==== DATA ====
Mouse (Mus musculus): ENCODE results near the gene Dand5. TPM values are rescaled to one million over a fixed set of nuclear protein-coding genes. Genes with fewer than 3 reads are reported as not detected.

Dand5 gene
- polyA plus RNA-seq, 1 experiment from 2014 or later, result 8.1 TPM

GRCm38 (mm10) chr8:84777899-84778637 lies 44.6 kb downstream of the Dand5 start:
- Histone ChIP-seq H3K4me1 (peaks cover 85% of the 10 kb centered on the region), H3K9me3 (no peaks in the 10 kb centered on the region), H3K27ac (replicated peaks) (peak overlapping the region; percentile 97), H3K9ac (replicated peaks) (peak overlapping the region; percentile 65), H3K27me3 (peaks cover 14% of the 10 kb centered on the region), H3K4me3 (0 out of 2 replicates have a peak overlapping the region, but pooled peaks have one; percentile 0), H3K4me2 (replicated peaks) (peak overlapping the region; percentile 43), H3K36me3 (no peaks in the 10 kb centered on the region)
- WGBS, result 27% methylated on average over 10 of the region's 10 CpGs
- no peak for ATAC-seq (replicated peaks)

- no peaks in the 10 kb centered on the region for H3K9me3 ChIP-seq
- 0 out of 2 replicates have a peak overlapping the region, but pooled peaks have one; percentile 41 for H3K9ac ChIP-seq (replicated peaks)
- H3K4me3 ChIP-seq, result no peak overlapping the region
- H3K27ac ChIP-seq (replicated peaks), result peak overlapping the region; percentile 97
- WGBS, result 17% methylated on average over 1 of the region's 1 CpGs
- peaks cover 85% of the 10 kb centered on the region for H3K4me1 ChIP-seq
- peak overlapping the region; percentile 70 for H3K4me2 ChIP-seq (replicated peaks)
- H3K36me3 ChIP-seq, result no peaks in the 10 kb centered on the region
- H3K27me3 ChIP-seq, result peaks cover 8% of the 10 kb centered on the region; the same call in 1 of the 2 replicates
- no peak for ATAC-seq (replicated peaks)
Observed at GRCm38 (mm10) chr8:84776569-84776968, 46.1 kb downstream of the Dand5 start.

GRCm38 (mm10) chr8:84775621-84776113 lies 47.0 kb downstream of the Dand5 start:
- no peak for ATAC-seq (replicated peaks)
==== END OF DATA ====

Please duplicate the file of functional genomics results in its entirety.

Mouse (Mus musculus): ENCODE results near the gene Dand5. TPM values are rescaled to one million over a fixed set of nuclear protein-coding genes. Genes with fewer than 3 reads are reported as not detected.

Dand5 gene
- polyA plus RNA-seq, 1 experiment from 2014 or later, result 8.1 TPM

GRCm38 (mm10) chr8:84777899-84778637 lies 44.6 kb downstream of the Dand5 start:
- Histone ChIP-seq H3K4me1 (peaks cover 85% of the 10 kb centered on the region), H3K9me3 (no peaks in the 10 kb centered on the region), H3K27ac (replicated peaks) (peak overlapping the region; percentile 97), H3K9ac (replicated peaks) (peak overlapping the region; percentile 65), H3K27me3 (peaks cover 14% of the 10 kb centered on the region), H3K4me3 (0 out of 2 replicates have a peak overlapping the region, but pooled peaks have one; percentile 0), H3K4me2 (replicated peaks) (peak overlapping the region; percentile 43), H3K36me3 (no peaks in the 10 kb centered on the region)
- WGBS, result 27% methylated on average over 10 of the region's 10 CpGs
- no peak for ATAC-seq (replicated peaks)

- no peaks in the 10 kb centered on the region for H3K9me3 ChIP-seq
- 0 out of 2 replicates have a peak overlapping the region, but pooled peaks have one; percentile 41 for H3K9ac ChIP-seq (replicated peaks)
- H3K4me3 ChIP-seq, result no peak overlapping the region
- H3K27ac ChIP-seq (replicated peaks), result peak overlapping the region; percentile 97
- WGBS, result 17% methylated on average over 1 of the region's 1 CpGs
- peaks cover 85% of the 10 kb centered on the region for H3K4me1 ChIP-seq
- peak overlapping the region; percentile 70 for H3K4me2 ChIP-seq (replicated peaks)
- H3K36me3 ChIP-seq, result no peaks in the 10 kb centered on the region
- H3K27me3 ChIP-seq, result peaks cover 8% of the 10 kb centered on the region; the same call in 1 of the 2 replicates
- no peak for ATAC-seq (replicated peaks)
Observed at GRCm38 (mm10) chr8:84776569-84776968, 46.1 kb downstream of the Dand5 start.

GRCm38 (mm10) chr8:84775621-84776113 lies 47.0 kb downstream of the Dand5 start:
- no peak for ATAC-seq (replicated peaks)